The best moment of the day

You read this post at Whiskey River so you are on the lookout.
Say you are putting on your pants and trying not to step on a cat that likes your feet in the morning.
The bed is already made, underwear is already on, and pants are next.
Gray pants, part of the gray suit because there are no holes in the pockets of the gray suit yet, unlike most of the black suits, and you are not in the mood to chase keys and hearing aid batteries around the lining of your suit jacket today.
You remember pissing your pants in your mom’s car when you were a little boy.
On the way to the train station, you tell your grown kid about it.
It was hot in the car, and I had to pee bad, you tell her. I thought, if I just let out a drop or two, maybe it will cool me off.
Your mom often drove all over town, what she called running errands, and took you with her.
It was hot, your bladder was full, and when you finally let a drop out there was no stopping.
Imagine your relief when she didn’t spank you. You had thought you were going to get it.
Your kid says, huh.
Imagine it had taken you all the years since then (even though you almost never remembered that event) to realize she had locked a little boy in a car on a hot day, and had not bothered to consider whether he might have a full bladder, and he was not to blame.
Huh.

On memory and reality

My little brother sent me some short videos this week.
It went like this: he transferred VHS tapes to a DVD. Then he played the videos from the DVD on his computer, and filmed the monitor with his iPhone. Then he sent me the iPhone videos via a social media site, and I forwarded them to my family.
The quality of the videos was of course poor; not only were the original tapes nearly 30 years old, each step transferring, copying and refilming degraded them further.
And yet: they were still superior to my own memories of the events — a visit we paid to my family in the United States when our oldest daughter was one year old.
Alpha and I are now older than my parents are in the videos.
The house in which we sing Happy Birthday has since burned in an arson fire, and then been torn down to make way for a mall parking lot.
Some details were only slightly surprising: Beta is a serious baby in the video. I remember that she was a serious baby, but she was even more serious than I recall.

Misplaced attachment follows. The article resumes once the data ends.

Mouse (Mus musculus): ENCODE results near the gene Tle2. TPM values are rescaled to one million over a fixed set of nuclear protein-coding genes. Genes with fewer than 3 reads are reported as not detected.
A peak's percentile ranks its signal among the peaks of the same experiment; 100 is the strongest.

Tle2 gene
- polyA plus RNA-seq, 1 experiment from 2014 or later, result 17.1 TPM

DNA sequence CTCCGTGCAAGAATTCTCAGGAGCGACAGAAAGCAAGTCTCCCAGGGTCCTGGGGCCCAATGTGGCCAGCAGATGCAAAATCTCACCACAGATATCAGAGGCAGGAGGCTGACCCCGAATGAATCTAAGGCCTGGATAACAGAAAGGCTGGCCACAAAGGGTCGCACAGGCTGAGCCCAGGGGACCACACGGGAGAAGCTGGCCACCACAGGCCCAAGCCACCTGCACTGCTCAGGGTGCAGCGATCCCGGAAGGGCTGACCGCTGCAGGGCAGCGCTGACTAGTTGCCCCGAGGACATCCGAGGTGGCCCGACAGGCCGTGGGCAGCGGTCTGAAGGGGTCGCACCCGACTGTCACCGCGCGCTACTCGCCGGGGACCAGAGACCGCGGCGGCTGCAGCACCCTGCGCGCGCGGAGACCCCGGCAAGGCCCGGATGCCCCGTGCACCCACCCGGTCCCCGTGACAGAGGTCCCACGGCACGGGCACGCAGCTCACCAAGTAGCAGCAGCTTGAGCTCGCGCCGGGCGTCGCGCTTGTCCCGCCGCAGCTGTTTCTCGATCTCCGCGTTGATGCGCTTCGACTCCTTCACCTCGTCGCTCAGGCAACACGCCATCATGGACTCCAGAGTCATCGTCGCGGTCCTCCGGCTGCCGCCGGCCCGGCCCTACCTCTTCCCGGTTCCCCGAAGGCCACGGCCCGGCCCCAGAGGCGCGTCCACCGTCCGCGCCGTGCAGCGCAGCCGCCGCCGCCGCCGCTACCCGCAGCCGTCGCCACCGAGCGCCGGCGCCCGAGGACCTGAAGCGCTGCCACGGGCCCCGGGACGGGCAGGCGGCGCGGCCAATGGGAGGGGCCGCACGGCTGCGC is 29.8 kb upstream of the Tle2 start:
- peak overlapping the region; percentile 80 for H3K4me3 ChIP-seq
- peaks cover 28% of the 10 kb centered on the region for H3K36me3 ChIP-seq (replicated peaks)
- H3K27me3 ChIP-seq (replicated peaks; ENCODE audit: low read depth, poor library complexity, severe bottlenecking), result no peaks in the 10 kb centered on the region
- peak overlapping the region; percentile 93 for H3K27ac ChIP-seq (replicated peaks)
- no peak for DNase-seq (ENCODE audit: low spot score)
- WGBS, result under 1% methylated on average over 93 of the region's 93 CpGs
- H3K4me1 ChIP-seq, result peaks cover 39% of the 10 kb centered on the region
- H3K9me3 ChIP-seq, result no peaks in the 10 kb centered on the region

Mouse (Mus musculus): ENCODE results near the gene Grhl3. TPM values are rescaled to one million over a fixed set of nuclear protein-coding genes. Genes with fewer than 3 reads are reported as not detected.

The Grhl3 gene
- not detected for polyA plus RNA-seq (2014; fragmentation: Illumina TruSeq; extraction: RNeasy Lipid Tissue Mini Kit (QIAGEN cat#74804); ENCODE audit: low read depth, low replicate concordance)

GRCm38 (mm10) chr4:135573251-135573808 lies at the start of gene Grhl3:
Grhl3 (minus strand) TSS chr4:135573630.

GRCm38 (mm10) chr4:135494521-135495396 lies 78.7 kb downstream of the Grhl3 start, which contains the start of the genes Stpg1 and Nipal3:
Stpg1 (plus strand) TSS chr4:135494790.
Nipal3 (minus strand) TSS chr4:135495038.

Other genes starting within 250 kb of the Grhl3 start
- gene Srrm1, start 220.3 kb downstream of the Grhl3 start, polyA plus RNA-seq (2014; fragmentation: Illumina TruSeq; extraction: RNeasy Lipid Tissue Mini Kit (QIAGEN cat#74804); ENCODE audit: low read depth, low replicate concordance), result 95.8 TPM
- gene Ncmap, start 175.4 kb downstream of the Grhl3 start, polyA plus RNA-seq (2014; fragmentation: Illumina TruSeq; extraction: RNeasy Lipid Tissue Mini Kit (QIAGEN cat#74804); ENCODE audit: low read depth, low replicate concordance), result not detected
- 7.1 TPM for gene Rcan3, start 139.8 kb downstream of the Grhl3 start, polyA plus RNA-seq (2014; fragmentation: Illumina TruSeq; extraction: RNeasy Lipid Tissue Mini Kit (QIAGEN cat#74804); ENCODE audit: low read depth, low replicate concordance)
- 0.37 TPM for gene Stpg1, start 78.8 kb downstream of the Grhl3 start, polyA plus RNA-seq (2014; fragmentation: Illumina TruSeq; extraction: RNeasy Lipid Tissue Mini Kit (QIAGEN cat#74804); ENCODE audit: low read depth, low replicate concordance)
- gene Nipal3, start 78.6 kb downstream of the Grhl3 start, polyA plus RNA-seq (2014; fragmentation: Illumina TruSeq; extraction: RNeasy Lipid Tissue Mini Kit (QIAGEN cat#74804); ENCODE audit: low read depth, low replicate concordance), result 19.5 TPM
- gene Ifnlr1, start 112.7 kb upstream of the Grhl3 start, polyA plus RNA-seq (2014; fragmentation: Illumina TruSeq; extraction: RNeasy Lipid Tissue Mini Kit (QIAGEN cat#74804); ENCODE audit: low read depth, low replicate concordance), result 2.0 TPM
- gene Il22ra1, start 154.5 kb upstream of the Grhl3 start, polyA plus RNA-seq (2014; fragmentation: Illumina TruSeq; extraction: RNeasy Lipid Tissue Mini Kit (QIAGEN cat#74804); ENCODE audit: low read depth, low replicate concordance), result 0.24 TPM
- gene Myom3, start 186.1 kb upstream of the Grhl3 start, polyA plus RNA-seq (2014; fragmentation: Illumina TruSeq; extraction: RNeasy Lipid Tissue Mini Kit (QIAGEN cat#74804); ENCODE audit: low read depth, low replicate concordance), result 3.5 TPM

Some details contradicted our memories entirely: for 30 years, we have told Beta she never crawled, just went straight from rolling to walking. But in the video she crawls just fine. She was a fast crawler, chasing my parents’ wiener dog all over the living room.
To be honest, the videos freaked me out a little.
The speed at which time passes, for one thing. How people just die, two people from the video, for example, but time just keeps going.
But we know that. What really freaked me out was how the evidence contradicted our memories. I know I forget things. We all forget things. I know I have forgotten most of my life, when it comes down to it. But to see blurry, grainy but genuine evidence that even the little bit I remember is false, that’s freaky.
It’s one thing to read somewhere that memory is nothing but stories we tell ourselves, and that any particular memory is altered to a greater or lesser extent with each re-telling, but to actually see the proof like that makes you wonder what else you’re wrong about.
What grudges you’d be better off dropping.
What pain you could let go.

Perseids

I feel like such an idiot.
For days I’ve been thinking about the Leonids and when the best time will be to watch them.
And the best place.
Lying in my hammock staring skyward.
And it’s the PERSEIDS!
Moron!
The Leonids aren’t until NOVEMBER!
Jerk!
Plus the Leonids make me think of Brezhnev.

7 things

At the window in Connemara
I see seven things my father loved:
a brand new sunrise in a rainy sky
ponies in a grassy pasture
trees bending in wind
a white shed
heavy machinery (a red backhoe)
a wood plank corral
his granddaughter, still asleep
me, reflected
8 things

You remind me of somebody